Consent to sex does not mean consent to pregnancy

Sometimes, usually sooner rather than later, you get the person who claims that if the woman didn’t want to get pregnant, she shouldn’t have opened her legs.

Now, this is basically the admission by “pro-lifers” that it’s all about controlling women’s sexuality and punishing women for being sexual. But there is something of an argument here that I’ve seen employed before — the idea that consenting to sex means consenting to pregnancy because sex is reproduction.

Let’s look at that: over the course of a sexual encounter, anyone of any gender regardless of plumbing can revoke consent, ending the sexual encounter right there on the spot. It might irritate your partner, but if your partner is irritated by your wants and needs too many times, maybe it’s time for a new partner.

If you can revoke the consent to sex at any time — because consenting to sex also means consenting to pregnancy — you can revoke the consent to pregnancy at any time, too. It’s just that at any other point in the past, we haven’t been able to revoke that consent safely.

But we can now.

Of course, the element of consent isn’t the only place this argument breaks down.

Sex does not mean reproduction

At some point, you’ll probably get the response along the lines of “sex is reproduction.” The arrogance of this statement is staggering, especially considering it usually come from beings that will never be pregnant and can have sex without worrying about it.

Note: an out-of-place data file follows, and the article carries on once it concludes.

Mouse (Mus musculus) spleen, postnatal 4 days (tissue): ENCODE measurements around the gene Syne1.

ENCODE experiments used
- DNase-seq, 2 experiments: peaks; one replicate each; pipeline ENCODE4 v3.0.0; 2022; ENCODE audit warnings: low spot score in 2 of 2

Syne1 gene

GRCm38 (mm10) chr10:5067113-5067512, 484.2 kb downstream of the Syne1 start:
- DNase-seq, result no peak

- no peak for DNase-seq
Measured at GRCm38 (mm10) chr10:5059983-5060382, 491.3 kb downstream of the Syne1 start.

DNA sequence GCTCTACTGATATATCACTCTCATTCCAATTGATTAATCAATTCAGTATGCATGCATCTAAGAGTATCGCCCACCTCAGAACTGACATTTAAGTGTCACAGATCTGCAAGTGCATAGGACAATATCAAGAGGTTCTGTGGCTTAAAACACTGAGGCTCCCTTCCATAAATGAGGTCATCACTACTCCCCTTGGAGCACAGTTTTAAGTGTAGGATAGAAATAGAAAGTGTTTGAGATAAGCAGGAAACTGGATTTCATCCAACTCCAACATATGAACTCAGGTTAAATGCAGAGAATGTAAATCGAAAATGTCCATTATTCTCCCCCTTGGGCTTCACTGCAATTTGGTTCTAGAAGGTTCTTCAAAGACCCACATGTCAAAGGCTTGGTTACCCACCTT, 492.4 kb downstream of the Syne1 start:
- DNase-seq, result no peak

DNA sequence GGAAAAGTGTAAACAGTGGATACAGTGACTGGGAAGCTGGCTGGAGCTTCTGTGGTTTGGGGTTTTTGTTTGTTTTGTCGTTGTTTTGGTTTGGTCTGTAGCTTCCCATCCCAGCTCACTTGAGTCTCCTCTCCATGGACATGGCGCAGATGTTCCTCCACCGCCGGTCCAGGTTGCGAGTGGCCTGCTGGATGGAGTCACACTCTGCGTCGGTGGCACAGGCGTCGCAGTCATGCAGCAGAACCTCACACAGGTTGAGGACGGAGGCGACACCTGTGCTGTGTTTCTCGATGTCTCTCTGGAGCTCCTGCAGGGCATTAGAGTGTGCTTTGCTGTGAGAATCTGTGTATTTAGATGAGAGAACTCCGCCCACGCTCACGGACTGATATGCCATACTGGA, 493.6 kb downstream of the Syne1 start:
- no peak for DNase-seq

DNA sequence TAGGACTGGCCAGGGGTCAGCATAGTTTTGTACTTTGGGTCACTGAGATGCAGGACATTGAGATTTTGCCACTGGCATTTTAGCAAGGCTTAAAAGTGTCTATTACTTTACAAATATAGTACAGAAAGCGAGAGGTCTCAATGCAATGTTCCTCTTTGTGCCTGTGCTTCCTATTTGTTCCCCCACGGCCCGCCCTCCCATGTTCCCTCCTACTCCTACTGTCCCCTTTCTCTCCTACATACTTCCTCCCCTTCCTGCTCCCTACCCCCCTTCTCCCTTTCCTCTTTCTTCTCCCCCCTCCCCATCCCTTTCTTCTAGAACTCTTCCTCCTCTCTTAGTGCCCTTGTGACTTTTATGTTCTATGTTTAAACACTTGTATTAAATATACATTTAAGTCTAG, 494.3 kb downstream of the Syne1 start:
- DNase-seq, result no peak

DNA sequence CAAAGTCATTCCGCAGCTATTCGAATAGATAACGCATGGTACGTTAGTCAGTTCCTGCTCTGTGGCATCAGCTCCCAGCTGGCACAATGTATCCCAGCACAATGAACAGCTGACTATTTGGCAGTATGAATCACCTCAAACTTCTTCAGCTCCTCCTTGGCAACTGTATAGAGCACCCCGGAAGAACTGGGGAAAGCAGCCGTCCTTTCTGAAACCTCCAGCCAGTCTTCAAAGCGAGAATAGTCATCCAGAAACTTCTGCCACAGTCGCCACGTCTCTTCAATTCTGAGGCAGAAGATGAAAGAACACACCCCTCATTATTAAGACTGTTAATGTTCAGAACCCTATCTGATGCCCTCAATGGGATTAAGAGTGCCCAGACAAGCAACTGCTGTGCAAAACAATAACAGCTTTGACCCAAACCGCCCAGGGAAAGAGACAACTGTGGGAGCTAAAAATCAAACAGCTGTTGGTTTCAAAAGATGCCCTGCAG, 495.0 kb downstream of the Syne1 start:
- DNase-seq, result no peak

It’s also staggeringly wrong.

Consider somatic cell nuclear transfer — also called somatic cell cloning. A somatic cell is any cell that’s not a gamete or company, so that includes skin cells. The basic idea is to replace the nucleus of a somatic cell with an egg cell and allowing the structure to grow and reproduce from there.

While cloning humans is unpredictable, that’s because we’re still learning. As we learn, it’ll become less and less dangerous. And while it’s not practical, I can buy the idea that somatic cell nuclear transfer will be a mechanism to clone a human being at some point in the future.

You don’t need sex for that, but it’s producing a human. And that’s without getting into technologies like artificial wombs and such.

Of course, you don’t have to reach for futuristic technologies to show that sex and reproduction are severed; you can look in the present with things like birth control. Birth control has almost fully split sex from reproduction. In the future, I would not be surprised to see sex and reproduction completely severed.

Now, some might argue that such technologies are “unnatural.” I’d argue that the term “unnatural” applies only to things that can’t exist in nature, like faster than light travel and communication. I’d argue that using “unnatural” as an application to anything humans do is a value judgment, not a statement of objective truth since humans are not separate from nature and we have to act within the confines nature gave us. Just because we can argue the ethics of a particular situation doesn’t make it “unnatural.” Nature is just fine with it — if it weren’t, we wouldn’t be able to do it.

That includes birth control and abortion.

Feature image via Kate Ausburn/Flickr